As a short-term response, stress has few lasting physiological effects and stress chemicals break down quickly in the body once the stressor is no longer there. However, most physical threats in our modern world are imagined rather than real. And our modern-day fears and anxieties can lurk beneath the surface for weeks or months. So it turns out that the kind of physiological responses helpful for fighting a lion are not so useful in helping us cope with our modern causes of stress. In fact, our bodies’ response to stressful situations (designed to help us cope with short-term, fight-or-flight situations) can even have a detrimental impact on the body when it’s switched on over prolonged periods. Digestive disorders such as Irritable Bowel Syndrome (IBS), high blood pressure, low immunity and even chronic illness such as Chronic Fatigue Syndrome (CFS) are just some examples of illnesses that can be brought on by long-term stress. In addition, researchers have also discovered that stress can worsen many preexisting medical conditions and can lead to changes in the brain. These changes tend to make chronically stressed people more impatient and aggressive. This can further reduce their ability to cope with problems.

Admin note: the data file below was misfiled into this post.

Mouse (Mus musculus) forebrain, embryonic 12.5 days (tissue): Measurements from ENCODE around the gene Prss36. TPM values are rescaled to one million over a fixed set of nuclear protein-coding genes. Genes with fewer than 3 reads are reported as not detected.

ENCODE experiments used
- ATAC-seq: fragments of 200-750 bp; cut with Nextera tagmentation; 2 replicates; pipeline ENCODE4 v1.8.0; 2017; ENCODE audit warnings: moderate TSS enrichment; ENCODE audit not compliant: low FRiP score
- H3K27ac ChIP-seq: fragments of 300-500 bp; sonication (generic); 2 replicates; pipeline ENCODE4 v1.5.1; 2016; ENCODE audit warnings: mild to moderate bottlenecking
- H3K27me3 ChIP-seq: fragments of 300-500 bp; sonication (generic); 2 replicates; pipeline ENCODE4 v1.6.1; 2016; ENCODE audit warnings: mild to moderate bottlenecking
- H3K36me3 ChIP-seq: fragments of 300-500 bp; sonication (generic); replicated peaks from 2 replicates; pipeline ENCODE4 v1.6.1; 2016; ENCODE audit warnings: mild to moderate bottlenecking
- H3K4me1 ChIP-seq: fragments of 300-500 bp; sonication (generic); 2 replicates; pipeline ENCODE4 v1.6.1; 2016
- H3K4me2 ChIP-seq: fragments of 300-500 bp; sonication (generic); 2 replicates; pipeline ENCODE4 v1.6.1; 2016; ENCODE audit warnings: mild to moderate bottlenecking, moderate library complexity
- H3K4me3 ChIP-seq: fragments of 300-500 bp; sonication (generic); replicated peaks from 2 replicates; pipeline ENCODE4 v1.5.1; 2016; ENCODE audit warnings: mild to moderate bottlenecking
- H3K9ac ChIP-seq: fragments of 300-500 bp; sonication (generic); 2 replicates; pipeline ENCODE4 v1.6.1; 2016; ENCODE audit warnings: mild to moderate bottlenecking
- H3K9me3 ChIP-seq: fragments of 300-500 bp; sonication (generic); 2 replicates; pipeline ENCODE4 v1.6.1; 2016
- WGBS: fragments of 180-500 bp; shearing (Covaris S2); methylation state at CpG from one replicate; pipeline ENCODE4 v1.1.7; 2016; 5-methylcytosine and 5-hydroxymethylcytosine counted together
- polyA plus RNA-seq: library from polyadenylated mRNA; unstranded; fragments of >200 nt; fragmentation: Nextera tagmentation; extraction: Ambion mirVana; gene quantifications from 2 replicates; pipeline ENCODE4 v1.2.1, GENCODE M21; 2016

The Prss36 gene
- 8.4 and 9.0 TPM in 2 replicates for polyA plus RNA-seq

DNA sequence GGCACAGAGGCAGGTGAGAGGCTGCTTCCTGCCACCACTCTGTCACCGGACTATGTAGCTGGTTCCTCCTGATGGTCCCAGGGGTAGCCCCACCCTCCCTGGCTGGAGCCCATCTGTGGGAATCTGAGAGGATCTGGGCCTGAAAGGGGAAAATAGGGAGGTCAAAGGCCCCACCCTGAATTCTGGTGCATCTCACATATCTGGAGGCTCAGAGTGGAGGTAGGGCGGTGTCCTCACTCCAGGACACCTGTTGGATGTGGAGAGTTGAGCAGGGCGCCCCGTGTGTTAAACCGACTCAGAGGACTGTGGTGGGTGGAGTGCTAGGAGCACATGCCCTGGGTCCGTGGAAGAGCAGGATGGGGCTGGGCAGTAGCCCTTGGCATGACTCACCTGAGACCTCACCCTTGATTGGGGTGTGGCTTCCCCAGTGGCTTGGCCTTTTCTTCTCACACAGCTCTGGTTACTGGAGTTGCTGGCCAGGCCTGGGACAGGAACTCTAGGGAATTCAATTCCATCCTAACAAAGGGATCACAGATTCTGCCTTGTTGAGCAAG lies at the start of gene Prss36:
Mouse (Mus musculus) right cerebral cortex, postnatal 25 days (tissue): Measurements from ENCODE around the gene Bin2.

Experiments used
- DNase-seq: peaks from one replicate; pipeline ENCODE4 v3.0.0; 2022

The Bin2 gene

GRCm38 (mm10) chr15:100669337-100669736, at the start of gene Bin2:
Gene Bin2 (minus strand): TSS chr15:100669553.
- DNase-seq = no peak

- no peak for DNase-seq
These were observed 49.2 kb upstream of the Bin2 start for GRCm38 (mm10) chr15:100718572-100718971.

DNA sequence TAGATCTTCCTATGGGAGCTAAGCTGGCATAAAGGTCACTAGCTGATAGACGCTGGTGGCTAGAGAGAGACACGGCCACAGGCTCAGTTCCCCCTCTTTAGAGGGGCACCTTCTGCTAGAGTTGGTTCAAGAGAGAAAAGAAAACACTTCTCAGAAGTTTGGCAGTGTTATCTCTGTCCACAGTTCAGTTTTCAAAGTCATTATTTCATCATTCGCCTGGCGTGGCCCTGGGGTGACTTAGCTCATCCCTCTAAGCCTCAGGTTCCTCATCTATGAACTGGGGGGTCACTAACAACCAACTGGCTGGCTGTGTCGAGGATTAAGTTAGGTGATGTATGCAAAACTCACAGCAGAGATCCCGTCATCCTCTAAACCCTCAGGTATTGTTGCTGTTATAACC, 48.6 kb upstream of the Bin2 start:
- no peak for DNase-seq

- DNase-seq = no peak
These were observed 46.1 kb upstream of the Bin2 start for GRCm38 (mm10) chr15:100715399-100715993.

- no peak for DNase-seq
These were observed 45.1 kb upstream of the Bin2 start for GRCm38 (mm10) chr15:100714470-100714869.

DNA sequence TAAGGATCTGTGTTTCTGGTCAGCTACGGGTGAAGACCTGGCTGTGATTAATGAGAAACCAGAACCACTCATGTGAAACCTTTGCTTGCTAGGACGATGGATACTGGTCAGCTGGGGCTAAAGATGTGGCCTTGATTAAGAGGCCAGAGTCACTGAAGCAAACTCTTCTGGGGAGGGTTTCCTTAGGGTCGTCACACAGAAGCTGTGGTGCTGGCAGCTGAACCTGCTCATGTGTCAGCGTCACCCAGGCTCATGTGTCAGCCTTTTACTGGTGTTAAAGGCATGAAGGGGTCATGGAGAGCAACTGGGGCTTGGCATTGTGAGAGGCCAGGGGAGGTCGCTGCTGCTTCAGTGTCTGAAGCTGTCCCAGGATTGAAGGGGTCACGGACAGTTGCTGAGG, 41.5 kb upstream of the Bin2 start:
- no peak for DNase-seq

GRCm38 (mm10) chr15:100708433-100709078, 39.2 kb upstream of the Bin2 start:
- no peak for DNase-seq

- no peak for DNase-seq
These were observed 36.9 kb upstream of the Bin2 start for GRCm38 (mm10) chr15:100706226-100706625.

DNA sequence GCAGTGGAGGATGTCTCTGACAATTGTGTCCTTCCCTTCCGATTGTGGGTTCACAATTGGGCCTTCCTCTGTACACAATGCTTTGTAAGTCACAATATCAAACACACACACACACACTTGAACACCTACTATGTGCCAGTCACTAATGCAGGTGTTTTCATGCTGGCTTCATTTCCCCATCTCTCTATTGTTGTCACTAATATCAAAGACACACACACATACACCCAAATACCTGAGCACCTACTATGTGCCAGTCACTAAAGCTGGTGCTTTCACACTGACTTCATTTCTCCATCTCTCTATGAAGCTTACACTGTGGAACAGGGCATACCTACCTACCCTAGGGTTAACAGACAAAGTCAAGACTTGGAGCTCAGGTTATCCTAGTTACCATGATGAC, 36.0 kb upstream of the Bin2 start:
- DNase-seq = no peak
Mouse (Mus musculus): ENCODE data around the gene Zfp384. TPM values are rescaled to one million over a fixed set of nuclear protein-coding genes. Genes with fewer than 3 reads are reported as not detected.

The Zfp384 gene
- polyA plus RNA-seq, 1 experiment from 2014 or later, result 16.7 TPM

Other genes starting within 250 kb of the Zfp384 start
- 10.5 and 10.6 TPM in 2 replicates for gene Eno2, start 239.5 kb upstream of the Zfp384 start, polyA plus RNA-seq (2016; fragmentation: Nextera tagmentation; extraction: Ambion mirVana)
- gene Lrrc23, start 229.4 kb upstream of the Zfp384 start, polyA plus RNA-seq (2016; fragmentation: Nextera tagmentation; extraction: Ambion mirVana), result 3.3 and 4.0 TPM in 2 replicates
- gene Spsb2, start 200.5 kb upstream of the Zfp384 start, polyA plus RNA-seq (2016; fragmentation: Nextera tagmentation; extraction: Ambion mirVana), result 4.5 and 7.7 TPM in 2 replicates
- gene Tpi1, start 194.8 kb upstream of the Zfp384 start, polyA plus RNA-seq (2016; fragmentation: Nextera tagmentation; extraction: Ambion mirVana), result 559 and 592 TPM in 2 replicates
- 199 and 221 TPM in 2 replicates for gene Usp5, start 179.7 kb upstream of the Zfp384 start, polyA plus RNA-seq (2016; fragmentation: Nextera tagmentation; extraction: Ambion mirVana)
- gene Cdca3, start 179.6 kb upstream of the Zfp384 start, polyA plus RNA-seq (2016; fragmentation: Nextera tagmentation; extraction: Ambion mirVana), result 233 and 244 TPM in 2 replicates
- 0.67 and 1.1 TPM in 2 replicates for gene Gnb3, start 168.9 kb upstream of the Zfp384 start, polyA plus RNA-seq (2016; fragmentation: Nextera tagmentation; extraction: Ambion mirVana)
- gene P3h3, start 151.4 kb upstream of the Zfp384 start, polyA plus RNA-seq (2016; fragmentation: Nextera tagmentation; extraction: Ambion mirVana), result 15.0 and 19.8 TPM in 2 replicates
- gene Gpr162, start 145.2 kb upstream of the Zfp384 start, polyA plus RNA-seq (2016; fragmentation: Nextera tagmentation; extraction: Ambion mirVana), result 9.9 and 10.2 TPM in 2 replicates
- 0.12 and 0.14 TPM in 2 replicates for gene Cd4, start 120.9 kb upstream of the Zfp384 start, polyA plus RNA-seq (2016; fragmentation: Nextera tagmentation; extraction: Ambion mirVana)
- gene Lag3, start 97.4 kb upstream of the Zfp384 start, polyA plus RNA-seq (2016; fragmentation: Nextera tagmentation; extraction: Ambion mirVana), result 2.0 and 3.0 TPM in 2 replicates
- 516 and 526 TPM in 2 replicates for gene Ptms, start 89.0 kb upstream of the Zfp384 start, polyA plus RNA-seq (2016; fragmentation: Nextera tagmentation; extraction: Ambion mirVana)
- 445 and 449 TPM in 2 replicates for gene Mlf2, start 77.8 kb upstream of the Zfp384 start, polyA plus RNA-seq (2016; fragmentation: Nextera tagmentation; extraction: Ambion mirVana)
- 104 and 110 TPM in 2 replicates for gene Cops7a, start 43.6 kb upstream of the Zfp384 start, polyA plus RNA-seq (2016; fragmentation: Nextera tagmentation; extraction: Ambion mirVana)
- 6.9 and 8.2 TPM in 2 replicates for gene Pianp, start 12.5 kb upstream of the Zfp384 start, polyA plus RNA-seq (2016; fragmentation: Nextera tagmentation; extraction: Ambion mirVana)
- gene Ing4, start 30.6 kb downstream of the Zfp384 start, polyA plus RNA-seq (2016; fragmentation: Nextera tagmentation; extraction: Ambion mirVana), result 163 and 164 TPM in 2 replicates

While we are still running on what may be considered outdated stress technology in our bodies, we certainly do not have to be controlled by it. Fortunately for us, the fight or flight response triggered by our sympathetic nervous system is not the only mode our bodies can operate in. We can also learn to trigger the parasympathetic “rest or digest” mode, which allows the body to rest and reverse the physiological changes brought about by stress.
Making sure you have enough time to unwind is critical to combating the effects of stress throughout the day, week and month. So is eating well and exercising. And learning a relaxation technique such as meditation can also help. Yoga is a particularly good “stress buster” as it combines gentle exercise with meditative breathing and relaxation. Counseling and anger management can also be appropriate during periods of intense difficulty to ensure that stress doesn’t get the better of you and your body.